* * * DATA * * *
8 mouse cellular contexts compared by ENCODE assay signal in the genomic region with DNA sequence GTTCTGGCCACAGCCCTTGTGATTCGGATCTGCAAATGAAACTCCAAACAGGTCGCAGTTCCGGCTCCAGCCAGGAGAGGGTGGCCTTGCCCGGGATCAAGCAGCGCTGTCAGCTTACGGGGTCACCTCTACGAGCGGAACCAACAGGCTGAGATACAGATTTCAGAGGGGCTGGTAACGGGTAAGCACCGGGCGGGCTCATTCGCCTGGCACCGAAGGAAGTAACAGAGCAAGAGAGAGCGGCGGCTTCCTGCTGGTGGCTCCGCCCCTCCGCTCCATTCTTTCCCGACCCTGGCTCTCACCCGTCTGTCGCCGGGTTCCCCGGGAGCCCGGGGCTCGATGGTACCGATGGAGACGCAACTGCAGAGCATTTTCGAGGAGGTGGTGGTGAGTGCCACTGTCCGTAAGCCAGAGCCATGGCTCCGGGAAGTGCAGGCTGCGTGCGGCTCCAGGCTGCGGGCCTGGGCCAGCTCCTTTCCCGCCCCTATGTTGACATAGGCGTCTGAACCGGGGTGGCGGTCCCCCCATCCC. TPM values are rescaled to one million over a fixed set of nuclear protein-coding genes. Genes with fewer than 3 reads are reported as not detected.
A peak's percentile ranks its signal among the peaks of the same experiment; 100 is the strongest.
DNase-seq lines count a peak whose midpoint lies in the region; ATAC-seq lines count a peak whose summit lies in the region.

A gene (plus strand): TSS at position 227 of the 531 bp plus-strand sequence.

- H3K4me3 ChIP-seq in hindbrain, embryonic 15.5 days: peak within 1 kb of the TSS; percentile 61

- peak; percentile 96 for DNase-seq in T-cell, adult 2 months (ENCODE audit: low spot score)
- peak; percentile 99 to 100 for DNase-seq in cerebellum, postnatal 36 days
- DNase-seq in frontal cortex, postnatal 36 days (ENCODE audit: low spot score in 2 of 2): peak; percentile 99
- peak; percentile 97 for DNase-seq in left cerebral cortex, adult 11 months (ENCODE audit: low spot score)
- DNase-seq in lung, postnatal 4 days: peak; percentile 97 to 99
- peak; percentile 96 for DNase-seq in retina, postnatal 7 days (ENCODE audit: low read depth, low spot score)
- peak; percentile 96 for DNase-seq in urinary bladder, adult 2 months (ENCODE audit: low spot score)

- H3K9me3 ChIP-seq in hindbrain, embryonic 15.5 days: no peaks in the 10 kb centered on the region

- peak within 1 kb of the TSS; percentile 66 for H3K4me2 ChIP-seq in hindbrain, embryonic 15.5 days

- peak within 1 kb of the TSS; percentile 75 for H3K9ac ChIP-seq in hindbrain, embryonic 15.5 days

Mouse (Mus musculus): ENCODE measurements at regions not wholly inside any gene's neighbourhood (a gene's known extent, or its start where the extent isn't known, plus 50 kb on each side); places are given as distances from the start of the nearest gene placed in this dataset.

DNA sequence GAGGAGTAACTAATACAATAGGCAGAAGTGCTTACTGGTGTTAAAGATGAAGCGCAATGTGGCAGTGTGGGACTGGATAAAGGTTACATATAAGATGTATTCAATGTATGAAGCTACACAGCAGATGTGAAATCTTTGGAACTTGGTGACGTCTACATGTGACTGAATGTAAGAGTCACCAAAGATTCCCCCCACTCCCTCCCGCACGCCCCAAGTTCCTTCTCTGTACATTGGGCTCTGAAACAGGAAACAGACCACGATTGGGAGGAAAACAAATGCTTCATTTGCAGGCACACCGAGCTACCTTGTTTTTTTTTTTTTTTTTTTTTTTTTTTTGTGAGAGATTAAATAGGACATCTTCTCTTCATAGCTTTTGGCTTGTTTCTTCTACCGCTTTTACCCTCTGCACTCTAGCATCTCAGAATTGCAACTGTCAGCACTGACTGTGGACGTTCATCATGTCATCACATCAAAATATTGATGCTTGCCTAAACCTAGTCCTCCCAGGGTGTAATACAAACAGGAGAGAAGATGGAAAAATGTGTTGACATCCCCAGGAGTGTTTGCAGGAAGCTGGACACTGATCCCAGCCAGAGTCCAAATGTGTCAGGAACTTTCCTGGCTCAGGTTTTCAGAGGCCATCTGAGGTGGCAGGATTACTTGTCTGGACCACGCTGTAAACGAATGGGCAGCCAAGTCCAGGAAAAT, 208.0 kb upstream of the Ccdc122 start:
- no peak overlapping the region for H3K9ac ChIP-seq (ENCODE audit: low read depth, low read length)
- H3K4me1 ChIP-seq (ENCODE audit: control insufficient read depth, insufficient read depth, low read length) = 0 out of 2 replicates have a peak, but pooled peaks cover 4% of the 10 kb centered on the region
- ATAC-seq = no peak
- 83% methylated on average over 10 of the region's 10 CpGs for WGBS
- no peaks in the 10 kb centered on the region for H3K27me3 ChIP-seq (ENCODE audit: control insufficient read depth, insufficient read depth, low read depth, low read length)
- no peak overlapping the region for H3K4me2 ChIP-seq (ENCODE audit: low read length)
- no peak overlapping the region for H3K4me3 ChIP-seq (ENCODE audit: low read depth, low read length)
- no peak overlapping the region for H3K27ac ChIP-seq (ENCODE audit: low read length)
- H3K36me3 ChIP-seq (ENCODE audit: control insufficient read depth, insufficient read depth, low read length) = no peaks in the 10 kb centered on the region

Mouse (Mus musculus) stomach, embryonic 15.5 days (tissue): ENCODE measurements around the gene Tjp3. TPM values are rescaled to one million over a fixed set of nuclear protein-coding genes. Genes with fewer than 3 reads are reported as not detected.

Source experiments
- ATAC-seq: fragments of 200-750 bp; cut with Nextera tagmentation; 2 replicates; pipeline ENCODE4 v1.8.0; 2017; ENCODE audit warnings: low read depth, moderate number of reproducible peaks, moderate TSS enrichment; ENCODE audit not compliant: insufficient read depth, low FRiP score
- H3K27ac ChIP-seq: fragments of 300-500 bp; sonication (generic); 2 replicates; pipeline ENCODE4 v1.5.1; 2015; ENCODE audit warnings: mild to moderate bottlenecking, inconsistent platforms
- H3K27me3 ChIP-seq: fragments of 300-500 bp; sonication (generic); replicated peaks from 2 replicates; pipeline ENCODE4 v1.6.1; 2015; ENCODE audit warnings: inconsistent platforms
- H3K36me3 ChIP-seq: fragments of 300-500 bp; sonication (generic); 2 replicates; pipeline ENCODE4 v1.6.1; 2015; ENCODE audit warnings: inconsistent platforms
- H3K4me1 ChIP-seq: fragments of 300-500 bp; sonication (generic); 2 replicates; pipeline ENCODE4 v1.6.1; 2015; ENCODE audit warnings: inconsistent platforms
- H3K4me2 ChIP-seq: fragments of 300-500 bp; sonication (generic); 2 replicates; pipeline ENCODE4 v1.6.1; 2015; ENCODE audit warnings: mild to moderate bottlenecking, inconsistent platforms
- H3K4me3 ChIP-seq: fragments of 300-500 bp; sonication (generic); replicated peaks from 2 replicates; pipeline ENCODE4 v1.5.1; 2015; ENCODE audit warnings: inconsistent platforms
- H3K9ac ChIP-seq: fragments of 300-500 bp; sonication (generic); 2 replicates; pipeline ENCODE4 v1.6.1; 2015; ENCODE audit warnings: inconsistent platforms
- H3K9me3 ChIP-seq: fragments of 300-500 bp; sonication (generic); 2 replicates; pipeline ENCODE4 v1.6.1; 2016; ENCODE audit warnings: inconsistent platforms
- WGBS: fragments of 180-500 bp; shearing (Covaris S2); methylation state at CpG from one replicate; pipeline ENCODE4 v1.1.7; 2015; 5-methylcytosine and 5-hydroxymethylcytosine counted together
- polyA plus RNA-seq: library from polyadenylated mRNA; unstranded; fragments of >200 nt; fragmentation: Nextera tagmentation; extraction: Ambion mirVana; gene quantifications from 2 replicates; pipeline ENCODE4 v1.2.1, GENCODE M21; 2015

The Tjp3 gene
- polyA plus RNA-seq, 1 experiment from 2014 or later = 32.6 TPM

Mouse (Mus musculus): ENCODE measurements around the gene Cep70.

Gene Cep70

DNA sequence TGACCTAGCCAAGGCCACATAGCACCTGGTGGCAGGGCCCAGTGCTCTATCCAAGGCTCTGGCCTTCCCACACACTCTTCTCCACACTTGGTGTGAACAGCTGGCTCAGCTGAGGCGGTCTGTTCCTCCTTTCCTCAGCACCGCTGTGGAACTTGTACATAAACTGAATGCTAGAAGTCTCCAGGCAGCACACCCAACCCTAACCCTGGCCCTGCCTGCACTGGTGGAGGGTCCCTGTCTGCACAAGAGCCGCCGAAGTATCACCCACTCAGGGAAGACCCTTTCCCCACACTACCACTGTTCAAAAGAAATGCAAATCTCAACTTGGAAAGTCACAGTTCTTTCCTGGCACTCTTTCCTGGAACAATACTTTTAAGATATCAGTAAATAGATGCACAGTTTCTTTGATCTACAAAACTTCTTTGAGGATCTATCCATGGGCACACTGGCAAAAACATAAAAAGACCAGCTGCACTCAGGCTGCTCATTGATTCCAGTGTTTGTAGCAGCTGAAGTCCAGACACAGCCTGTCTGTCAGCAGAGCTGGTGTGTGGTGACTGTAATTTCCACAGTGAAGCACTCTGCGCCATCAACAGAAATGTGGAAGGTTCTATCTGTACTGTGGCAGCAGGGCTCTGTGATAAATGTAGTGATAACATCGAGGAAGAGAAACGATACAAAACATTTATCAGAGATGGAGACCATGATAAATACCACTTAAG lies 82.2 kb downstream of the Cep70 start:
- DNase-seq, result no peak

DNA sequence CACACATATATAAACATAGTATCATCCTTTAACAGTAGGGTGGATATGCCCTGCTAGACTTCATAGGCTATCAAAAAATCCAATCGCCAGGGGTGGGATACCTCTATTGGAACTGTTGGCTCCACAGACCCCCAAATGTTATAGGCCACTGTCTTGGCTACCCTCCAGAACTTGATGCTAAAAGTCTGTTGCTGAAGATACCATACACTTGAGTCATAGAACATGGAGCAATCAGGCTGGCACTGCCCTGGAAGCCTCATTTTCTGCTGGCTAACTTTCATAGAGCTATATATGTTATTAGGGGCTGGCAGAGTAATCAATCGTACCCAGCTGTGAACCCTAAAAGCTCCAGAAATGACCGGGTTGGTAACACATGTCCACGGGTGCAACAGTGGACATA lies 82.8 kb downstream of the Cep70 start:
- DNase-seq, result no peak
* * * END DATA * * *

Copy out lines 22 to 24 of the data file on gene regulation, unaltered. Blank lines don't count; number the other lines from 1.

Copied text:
- no peaks in the 10 kb centered on the region for H3K27me3 ChIP-seq (ENCODE audit: control insufficient read depth, insufficient read depth, low read depth, low read length)
- no peak overlapping the region for H3K4me2 ChIP-seq (ENCODE audit: low read length)
- no peak overlapping the region for H3K4me3 ChIP-seq (ENCODE audit: low read depth, low read length)